Three of Northern Ireland's hotspots for marine life have been put forward for protection as Marine Conservation Zones (MCZs).
The Department of the Environment has drawn up boundaries for MCZs at Rathlin, Outer Belfast Lough and Carlingford Lough - where commercial activity could be permitted but the main focus will be conservation.
Designating these hotspots will mean added protection for black guillemots on Rathlin, fragile sea pen communities in Carlingford Lough and colonies of quahog, a long-lived clam, in Belfast Lough.
It follows on from the designation of Strangford Lough as Northern Ireland's first MCZ last year.
The DoE is also investigating sites at Outer Ards, the Maidens, Foyle and Dundrum as potential MCZs, but has dropped Larne Lough because the black guillemots it harbours are already included in the Rathlin MCZ.
It will also look at Ardglass Gullies and Redbay seagrass beds after these were nominated by wildlife organisations, but has refused to include Islandmagee. The Co Antrim peninsula is home to important seabird colonies at the Isle of Muck and the Gobbins.
The DoE said it intends to establish an ecologically coherent network of sites by December 2016, but sites such as Lough Foyle are unlikely to be designated by then due to "jurisdictional issues".
Wildlife organisations have warned that sufficient budgets must be provided for the MCZs to be more than "paper parks".
Welcoming the plans, the Northern Ireland Marine Task Force (NIMTF), a coalition of environmental groups, said designating the sites will be a significant step towards the protection of important marine species and habitats for Northern Ireland.
But it called for continued work to develop more Marine Conservation Zones and the need to ensure a network of well-managed Marine Protected Areas are in place around our coasts. "This is a crucial time for developing and implementing vital marine protection for our seas around Northern Ireland," Kenny Bodles from NIMTF said.
"By designating more MCZs in the future - including key marine areas in Lough Foyle and mud habitat in the western Irish Sea - we feel an 'ecologically coherent' network of Marine Protected Areas for Northern Ireland can be achieved and offer the best possible protection for our rich, unique and highly valuable marine environment."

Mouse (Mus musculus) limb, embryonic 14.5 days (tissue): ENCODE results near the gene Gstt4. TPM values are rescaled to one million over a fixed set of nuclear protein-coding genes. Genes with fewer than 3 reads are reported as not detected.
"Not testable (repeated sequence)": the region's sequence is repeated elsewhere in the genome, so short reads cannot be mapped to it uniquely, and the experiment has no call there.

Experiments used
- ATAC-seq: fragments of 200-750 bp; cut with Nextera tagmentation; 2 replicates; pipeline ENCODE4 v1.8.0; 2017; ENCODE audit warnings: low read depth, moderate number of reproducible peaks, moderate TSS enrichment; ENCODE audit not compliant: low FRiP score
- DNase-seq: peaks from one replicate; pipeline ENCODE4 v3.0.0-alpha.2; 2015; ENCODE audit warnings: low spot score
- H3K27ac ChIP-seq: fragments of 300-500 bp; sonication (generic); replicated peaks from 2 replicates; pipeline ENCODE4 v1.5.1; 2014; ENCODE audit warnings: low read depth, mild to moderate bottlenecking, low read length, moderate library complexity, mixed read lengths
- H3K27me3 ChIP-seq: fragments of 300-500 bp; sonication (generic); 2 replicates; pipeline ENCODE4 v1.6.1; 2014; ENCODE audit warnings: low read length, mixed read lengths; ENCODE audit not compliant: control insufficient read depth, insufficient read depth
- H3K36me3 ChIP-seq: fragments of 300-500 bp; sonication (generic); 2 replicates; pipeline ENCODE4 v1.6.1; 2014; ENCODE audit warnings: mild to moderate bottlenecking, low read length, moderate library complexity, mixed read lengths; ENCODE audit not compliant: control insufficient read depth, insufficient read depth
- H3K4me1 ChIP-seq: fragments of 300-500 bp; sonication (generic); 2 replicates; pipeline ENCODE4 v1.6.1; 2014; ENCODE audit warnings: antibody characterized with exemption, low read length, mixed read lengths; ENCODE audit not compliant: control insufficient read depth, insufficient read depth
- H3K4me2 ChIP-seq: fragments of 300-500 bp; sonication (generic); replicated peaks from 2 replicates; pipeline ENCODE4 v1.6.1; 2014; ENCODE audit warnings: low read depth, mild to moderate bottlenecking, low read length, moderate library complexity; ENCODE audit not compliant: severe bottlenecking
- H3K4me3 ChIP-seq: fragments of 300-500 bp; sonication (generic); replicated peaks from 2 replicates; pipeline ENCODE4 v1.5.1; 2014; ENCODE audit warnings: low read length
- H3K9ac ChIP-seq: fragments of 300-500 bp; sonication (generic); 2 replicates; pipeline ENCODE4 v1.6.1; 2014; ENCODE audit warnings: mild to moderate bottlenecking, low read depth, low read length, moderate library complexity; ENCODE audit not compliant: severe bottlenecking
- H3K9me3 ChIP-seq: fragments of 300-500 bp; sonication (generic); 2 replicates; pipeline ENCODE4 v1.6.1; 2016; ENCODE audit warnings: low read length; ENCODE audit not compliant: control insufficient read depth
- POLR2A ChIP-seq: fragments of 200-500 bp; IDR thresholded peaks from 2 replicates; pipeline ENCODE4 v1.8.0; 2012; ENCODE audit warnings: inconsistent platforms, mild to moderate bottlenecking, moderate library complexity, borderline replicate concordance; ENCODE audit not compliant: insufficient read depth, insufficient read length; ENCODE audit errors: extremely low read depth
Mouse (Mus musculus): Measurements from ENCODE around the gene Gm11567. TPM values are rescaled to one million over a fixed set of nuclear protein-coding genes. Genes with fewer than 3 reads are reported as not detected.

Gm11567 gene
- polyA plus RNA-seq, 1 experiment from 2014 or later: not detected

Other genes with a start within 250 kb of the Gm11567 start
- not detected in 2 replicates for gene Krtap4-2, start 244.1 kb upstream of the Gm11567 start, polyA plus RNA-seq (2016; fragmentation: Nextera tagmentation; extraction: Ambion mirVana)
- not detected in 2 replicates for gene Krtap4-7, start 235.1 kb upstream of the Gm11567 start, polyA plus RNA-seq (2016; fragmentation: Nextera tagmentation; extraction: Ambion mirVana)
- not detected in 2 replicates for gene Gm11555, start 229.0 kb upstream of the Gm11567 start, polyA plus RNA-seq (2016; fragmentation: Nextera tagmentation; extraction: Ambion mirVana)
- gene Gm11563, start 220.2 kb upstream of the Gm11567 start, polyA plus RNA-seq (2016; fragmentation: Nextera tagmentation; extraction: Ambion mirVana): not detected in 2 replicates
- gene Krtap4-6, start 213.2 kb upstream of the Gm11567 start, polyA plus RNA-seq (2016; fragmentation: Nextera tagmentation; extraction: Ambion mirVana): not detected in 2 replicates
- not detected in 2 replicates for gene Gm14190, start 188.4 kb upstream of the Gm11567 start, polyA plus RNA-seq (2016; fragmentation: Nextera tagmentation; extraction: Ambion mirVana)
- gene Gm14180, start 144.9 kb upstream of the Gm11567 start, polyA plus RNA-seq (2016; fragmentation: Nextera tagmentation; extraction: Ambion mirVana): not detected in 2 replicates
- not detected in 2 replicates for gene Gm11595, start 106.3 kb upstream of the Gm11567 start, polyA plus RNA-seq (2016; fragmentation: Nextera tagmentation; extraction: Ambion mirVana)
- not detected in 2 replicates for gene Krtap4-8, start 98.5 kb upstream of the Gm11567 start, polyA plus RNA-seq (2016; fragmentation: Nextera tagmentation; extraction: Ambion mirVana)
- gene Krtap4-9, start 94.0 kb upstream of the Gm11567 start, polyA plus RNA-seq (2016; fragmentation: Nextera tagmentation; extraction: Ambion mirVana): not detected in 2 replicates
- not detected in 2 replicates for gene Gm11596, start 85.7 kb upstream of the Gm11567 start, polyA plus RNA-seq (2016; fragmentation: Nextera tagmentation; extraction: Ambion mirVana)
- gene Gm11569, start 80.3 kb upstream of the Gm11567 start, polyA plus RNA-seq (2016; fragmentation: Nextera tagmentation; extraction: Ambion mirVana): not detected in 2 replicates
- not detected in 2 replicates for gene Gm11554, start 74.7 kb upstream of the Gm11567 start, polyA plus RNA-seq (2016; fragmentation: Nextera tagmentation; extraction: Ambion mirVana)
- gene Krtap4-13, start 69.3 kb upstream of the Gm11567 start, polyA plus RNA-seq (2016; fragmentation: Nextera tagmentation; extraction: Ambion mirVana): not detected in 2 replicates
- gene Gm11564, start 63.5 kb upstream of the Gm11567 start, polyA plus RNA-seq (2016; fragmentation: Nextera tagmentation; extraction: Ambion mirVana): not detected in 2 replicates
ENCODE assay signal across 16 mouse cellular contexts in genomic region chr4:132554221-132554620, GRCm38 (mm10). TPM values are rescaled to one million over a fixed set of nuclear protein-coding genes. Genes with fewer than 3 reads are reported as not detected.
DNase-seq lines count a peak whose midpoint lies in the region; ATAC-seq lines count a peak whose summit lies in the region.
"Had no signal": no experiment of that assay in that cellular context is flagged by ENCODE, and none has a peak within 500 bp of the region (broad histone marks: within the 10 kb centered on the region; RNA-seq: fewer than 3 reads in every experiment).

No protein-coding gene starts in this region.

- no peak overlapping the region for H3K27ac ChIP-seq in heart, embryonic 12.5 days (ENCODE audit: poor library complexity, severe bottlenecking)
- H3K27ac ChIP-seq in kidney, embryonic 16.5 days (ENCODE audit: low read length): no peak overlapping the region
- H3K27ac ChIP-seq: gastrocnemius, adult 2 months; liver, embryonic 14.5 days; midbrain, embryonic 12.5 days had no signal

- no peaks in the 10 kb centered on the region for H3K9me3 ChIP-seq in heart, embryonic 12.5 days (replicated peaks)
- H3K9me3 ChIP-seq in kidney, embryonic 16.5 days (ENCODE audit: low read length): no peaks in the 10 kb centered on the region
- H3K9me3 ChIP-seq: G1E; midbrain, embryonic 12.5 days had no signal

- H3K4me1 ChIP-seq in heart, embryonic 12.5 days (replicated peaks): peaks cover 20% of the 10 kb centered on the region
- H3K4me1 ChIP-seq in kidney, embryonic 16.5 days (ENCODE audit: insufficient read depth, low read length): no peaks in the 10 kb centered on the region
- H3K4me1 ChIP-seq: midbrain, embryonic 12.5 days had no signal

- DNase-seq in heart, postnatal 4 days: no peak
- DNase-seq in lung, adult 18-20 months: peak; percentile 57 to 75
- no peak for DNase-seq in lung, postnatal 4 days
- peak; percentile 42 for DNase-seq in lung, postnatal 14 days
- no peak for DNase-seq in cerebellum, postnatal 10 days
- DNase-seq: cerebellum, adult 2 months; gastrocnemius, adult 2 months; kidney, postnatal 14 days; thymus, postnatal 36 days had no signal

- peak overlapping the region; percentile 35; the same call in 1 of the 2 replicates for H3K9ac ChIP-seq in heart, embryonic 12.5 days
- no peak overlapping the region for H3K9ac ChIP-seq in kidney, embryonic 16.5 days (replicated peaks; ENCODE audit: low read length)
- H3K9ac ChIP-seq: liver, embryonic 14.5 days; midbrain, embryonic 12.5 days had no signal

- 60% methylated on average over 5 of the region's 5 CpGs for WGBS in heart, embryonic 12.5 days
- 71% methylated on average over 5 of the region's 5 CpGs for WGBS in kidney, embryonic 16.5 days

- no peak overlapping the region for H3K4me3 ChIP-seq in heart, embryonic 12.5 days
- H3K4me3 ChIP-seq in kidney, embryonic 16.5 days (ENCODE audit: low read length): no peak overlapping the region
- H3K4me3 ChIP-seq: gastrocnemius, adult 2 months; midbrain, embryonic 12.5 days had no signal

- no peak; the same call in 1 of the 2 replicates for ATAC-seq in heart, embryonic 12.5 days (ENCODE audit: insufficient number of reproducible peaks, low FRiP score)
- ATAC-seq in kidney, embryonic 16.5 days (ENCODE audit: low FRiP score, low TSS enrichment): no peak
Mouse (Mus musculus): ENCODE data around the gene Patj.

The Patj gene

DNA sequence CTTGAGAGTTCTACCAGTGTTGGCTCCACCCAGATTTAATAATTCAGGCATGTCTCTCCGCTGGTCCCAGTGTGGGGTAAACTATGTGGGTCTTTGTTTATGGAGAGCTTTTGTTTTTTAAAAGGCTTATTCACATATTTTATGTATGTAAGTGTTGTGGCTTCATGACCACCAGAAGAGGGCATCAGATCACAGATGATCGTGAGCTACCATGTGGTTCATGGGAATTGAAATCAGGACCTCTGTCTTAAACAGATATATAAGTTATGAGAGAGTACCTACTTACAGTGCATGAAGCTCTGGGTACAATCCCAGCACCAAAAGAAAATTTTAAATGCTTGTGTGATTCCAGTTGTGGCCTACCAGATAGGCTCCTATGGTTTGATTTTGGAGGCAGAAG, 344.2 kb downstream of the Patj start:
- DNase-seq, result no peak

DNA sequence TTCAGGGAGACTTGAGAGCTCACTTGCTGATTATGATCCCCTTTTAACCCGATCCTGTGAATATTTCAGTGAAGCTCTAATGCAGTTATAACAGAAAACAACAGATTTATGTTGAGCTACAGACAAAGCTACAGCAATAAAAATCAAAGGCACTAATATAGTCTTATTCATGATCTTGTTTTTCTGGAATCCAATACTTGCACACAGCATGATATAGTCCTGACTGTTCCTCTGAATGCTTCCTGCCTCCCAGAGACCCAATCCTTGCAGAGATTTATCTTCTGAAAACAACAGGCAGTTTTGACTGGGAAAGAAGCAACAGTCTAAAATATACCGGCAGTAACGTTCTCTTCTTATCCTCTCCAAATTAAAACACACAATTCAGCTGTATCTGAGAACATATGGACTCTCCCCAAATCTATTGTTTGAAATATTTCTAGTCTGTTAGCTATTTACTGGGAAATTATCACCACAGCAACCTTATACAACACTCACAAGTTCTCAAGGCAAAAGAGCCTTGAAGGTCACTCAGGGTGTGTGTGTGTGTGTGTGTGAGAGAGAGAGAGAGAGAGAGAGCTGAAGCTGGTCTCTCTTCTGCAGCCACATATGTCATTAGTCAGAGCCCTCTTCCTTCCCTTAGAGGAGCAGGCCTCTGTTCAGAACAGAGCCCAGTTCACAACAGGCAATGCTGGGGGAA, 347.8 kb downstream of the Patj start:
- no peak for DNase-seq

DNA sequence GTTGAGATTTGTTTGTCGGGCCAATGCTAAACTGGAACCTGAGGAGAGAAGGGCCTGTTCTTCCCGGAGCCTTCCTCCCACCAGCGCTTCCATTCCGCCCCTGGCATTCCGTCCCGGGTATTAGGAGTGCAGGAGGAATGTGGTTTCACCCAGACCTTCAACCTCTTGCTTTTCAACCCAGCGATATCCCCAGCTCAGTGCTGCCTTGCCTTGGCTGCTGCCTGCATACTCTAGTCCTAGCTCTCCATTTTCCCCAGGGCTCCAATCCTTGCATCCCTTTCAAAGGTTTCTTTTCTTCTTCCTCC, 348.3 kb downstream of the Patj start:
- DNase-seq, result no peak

Dr Jade Berman from Ulster Wildlife said: "It is important in these times of cuts that the DoE has enough budget available not only to designate the marine conservation zones, but also to manage and monitor them, otherwise they will only be paper parks."
Outer Belfast Lough: This rich biological site on the outer edge of our busiest sea lough features mud and sand habitats and rocky shore. A small area hosts ocean quahog, a large clam that lives buried in the sediment and can survive a long time without oxygen to escape predators. The animal can reach more than 400 years of age. It is an important food source for several species of fish and is commercially fished.
Rathlin: Between the north of Rathlin and the North Channel is the only known deep seabed habitat in Northern Irish waters - associated with cold water coral and skate. Features include underwater caves, sea arches and lagoons. A shallow shelf drops over 200m to the north-west, with a submerged lagoon to the north east. A large population of black guillemot nest on nearby cliffs. A rich marine cultural heritage includes wrecks and artefacts dating back 7,000 years, including WWI-era armoured cruiser, HMS Drake.
Carlingford Lough: The narrow and shallow sea lough at the mouth of the Newry River has depths ranging from 2m-36m and is shared by Northern Ireland and the Republic. Sand and mudflats are key feeding grounds for overwintering birds. The proposed site is shallow subtidal mud containing sea pen in rare high densities with sea slug, sea cucumber, gobies (fish) and saltwater clams. which create complex burrows.